It is nothing less than good news if you are slowly making progress toward a recovery from your incurred physical, mental, or emotional disability. As you start to feel better, you may feel more confident in your ability to rejoin the workforce. However, you may fear that you are being overly ambitious and that you may lose your Social Security Disability Insurance (SSDI) benefits in the process. But you may rest easier knowing that the Social Security Administration (SSA) has a program that allows you to test the waters, so to speak. Continue reading to learn whether you can afford to go without these monthly payments and how an experienced New Jersey SSDI benefits lawyer at The Law Offices of Sheryl Gandel Mazur can help ensure your financial security.

Can I afford to go without my monthly SSDI benefits?

Understandably so, it can be a big leap to rejoin the workforce after months or even years of suffering through a disability. This is especially true if, no matter how great of a recovery you make, you can still never return to the “normal” physical, mental, or emotional state you once carried. This is why the SSA has special rules that allow you to work without jeopardizing your monthly SSDI benefits payments. Namely, this opportunity is offered through the Trial Work Period.

You may automatically enter the Trial Work Period as soon as you begin receiving benefits, so there may not be any extra legwork on your part. This period is set to last nine months. And as of 2024, the cap on earnings is set at $1,110 per month. So, if your monthly gross earnings from working exceed $1,110, then this may count as one of your nine allotted months. But if your monthly earnings are below $1,110, it does not count. This is to say that your Trial Work Period may not be set for nine months straight. Rather, this may take you a year or more to see through.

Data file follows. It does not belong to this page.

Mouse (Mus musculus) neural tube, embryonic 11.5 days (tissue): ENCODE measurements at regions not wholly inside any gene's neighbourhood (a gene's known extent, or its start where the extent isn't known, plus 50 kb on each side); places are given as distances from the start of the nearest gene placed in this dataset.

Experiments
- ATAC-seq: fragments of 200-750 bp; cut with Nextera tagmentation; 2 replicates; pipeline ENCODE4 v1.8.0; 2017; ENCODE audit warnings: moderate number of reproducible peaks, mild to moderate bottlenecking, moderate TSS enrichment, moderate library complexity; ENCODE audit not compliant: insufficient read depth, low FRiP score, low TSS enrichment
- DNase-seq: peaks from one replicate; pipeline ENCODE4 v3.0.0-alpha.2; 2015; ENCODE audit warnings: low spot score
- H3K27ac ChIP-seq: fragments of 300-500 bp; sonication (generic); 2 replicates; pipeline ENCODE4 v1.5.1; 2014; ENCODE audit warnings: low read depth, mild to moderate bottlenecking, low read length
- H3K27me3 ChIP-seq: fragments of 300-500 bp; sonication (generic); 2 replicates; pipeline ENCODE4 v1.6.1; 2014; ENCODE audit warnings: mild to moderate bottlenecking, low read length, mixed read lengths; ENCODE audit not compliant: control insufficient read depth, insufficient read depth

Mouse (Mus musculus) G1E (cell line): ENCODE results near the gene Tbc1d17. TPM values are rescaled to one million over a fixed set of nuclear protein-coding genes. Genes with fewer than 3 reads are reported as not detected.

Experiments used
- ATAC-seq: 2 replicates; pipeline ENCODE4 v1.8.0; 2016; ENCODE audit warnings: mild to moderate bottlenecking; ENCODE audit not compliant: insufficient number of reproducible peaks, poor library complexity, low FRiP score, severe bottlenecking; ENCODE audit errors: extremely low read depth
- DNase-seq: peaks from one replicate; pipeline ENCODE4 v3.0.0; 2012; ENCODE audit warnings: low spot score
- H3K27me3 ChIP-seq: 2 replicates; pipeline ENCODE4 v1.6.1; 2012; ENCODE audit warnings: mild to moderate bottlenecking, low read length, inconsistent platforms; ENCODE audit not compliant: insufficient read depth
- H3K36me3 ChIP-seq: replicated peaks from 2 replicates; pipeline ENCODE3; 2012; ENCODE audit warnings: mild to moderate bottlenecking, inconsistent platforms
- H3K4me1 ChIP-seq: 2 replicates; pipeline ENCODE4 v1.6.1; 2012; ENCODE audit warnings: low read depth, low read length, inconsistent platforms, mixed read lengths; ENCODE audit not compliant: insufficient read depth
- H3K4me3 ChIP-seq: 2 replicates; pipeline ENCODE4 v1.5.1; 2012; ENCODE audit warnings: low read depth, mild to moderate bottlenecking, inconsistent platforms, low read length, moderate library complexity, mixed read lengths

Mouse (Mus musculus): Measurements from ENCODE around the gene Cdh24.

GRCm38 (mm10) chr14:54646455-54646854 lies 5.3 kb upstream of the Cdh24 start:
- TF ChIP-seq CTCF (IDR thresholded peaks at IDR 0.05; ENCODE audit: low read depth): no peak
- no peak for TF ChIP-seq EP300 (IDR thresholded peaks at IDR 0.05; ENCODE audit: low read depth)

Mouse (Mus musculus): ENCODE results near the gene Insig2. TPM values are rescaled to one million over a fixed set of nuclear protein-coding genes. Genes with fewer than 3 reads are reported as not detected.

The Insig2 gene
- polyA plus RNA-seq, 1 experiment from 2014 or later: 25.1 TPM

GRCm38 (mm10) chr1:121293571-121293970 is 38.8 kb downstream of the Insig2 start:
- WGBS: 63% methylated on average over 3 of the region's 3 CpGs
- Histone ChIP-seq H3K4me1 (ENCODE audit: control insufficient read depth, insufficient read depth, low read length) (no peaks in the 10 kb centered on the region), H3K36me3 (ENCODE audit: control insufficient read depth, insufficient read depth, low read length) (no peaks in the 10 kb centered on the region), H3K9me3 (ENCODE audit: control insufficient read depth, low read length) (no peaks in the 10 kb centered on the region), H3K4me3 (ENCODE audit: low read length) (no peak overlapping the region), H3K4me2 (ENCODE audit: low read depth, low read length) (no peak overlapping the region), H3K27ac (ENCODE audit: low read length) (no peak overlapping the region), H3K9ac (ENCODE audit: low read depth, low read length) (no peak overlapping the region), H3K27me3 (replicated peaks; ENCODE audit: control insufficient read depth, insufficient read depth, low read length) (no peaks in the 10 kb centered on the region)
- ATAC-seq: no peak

What happens after the Trial Work Period?

After you exacerbated your Trial Work Period, you may enter an Extended Period of Eligibility set to last three years. Here, you may continue to work while collecting monthly SSDI benefits payments. But this is so long as your countable earnings are at or below the substantial gainful activity (SGA) level. As of 2024, this cap is set at $1,550 per month or $2,590 per month if you are blind.

Once you begin earning above the SGA level and subsequently stop receiving benefits, you may enter an Expedited Reinstatement period set to last five years. Here, you may be able to quickly get back on SSDI benefits at any time your countable earnings happen to drop below the SGA level.

At the end of the day, you can rely on a skilled New Jersey SSDI benefits lawyer to serve as the support system you need during this trying time. So please seek the legal counsel of The Law Offices of Sheryl Gandel Mazur today.